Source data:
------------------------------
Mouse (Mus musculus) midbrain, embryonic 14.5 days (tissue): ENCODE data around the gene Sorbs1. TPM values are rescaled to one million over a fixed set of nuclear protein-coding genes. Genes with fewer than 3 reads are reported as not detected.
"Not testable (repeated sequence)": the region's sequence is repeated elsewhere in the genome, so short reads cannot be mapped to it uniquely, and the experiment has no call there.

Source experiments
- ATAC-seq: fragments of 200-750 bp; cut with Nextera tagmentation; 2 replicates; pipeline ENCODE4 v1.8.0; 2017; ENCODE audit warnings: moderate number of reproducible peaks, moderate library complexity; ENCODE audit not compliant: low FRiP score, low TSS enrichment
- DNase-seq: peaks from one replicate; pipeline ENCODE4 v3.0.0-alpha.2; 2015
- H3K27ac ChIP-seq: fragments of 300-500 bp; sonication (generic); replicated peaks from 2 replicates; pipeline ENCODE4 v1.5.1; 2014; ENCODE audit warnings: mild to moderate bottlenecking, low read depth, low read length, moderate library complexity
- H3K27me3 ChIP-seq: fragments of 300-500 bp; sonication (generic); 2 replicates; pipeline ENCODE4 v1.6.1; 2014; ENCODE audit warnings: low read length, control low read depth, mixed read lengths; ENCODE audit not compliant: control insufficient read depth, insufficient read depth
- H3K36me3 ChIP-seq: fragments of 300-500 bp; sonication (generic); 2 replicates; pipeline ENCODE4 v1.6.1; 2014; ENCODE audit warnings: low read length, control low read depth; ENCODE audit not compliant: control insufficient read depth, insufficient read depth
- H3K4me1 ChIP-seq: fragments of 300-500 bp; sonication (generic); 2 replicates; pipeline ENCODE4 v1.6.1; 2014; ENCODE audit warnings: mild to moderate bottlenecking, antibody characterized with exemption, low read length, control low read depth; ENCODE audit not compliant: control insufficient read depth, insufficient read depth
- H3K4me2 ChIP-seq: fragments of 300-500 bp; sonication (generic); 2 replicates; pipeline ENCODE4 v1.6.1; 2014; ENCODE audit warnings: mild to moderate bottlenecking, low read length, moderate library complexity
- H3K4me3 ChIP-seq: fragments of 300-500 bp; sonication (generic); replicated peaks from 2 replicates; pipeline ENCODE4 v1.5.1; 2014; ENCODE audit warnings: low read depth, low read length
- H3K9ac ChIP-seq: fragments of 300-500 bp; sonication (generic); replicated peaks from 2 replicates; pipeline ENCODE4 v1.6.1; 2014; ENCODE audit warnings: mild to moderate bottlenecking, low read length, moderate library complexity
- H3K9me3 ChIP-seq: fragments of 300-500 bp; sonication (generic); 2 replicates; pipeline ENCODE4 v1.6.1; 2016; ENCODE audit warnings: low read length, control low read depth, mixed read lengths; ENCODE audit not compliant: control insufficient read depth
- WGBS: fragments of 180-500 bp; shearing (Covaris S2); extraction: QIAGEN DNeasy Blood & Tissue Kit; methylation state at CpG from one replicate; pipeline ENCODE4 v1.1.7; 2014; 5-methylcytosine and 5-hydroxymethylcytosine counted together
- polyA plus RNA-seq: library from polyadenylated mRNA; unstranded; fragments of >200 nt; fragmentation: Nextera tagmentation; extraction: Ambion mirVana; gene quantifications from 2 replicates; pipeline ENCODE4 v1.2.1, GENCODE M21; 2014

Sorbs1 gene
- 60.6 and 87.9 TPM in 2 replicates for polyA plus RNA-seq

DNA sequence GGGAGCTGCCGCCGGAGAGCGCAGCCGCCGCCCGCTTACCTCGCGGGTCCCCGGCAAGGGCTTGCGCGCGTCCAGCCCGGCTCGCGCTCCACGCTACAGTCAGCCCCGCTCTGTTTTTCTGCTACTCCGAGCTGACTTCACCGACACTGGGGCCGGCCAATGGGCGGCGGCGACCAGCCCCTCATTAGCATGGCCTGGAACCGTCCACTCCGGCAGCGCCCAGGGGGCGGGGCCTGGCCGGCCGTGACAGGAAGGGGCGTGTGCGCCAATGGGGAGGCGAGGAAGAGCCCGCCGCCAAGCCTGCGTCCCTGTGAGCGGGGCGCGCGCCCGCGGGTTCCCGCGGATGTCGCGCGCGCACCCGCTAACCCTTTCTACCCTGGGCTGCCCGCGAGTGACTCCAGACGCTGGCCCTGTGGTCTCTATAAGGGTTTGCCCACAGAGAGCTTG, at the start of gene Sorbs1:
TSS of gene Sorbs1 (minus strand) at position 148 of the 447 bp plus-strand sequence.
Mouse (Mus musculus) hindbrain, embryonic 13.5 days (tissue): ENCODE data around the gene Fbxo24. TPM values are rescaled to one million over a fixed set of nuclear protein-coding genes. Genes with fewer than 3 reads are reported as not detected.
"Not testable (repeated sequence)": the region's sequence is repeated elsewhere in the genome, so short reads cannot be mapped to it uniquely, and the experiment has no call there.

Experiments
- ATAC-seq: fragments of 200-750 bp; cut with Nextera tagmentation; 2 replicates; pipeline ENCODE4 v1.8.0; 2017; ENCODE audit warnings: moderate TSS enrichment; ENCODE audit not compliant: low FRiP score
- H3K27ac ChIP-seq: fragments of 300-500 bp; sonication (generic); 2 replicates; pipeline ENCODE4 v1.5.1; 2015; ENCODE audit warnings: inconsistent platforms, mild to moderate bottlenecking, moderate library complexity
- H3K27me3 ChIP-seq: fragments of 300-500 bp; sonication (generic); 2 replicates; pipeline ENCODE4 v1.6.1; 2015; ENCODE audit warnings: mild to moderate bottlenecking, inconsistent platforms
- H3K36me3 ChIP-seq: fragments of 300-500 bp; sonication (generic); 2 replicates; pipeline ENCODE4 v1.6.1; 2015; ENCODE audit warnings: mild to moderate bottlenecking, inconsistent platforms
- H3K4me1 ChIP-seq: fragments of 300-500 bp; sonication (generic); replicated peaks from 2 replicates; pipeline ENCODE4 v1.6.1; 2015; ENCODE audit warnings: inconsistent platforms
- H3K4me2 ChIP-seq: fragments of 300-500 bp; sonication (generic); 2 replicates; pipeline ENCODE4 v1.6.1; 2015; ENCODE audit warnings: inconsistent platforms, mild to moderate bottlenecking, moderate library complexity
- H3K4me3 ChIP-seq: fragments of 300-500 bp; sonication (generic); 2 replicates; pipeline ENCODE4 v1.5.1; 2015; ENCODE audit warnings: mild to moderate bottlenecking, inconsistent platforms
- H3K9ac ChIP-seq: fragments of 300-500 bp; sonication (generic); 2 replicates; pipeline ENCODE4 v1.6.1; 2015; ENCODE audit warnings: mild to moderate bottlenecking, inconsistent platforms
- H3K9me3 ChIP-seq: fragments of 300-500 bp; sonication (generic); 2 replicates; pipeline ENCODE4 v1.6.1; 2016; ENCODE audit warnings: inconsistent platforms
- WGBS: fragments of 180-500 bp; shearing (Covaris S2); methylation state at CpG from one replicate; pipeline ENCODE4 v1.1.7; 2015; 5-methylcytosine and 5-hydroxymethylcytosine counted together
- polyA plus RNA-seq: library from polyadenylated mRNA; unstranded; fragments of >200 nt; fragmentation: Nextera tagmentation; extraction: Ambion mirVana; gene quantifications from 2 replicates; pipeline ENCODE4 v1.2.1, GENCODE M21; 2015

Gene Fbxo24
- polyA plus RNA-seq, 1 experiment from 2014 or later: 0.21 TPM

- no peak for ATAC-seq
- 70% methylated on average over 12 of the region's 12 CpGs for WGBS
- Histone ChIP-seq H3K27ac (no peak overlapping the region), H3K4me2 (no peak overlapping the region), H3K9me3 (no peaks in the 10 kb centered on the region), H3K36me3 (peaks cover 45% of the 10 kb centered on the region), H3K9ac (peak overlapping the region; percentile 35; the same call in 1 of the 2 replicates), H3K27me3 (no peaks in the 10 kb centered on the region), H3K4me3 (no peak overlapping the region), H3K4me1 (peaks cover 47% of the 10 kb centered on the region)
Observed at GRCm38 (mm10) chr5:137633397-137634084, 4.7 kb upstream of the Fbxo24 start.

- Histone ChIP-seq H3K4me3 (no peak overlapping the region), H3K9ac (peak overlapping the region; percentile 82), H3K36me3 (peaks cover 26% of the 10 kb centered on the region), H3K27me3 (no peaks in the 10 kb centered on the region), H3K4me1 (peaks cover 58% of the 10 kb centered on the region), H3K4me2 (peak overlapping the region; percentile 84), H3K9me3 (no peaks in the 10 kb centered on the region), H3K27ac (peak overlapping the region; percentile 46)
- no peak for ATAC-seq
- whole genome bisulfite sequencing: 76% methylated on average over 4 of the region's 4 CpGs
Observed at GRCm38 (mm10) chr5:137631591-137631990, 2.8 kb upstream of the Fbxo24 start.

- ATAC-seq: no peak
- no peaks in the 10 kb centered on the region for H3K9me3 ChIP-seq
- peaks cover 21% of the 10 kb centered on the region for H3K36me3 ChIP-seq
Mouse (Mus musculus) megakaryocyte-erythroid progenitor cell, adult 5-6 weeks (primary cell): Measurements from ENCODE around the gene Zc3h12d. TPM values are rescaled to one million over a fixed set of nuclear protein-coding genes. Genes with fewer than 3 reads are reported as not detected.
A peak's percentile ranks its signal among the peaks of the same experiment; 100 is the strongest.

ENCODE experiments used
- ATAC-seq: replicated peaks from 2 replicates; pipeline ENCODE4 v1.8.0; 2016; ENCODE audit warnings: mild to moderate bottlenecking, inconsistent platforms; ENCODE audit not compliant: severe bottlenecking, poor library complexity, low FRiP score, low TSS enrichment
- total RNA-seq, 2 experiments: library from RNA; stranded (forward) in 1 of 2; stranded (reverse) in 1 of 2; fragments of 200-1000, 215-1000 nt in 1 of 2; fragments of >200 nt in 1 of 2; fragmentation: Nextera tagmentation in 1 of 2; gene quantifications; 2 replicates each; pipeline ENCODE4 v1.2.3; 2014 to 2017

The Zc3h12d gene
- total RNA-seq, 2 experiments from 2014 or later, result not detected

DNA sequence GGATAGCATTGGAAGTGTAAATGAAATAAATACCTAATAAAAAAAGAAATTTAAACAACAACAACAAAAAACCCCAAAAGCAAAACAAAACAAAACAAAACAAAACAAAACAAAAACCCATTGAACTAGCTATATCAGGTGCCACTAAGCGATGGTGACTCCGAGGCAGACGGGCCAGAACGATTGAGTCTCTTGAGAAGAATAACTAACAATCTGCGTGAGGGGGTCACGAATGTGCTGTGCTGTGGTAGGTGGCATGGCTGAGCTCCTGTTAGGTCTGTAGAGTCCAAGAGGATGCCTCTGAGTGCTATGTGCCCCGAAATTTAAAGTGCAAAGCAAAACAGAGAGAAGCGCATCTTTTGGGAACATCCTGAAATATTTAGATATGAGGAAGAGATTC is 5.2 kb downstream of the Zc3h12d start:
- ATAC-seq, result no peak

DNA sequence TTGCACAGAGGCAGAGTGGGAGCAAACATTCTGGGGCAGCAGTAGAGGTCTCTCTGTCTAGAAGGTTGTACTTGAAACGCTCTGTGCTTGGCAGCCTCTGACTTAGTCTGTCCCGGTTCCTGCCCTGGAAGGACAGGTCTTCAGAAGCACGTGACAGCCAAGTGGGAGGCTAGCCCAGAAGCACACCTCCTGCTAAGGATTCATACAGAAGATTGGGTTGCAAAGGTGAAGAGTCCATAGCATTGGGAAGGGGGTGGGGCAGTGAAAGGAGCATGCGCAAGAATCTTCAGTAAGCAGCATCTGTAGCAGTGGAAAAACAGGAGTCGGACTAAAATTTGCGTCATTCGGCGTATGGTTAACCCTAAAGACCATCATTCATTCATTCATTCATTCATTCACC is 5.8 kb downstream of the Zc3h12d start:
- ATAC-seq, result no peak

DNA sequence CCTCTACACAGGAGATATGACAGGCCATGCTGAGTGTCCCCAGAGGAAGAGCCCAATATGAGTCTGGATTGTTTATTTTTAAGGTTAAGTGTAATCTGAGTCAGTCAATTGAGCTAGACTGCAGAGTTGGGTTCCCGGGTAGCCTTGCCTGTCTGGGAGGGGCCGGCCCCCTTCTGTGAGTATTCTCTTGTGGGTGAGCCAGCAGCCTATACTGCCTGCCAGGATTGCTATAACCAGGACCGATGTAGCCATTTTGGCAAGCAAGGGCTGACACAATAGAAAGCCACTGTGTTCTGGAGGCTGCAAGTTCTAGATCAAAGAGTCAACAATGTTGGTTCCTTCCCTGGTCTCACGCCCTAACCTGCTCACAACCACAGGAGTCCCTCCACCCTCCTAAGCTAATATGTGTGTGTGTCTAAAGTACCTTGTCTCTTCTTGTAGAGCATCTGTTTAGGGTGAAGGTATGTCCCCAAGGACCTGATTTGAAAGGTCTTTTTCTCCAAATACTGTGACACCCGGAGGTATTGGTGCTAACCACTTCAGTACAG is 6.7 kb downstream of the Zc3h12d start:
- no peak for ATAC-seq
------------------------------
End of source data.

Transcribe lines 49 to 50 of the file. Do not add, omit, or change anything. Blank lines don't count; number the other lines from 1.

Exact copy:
ENCODE experiments used
- ATAC-seq: replicated peaks from 2 replicates; pipeline ENCODE4 v1.8.0; 2016; ENCODE audit warnings: mild to moderate bottlenecking, inconsistent platforms; ENCODE audit not compliant: severe bottlenecking, poor library complexity, low FRiP score, low TSS enrichment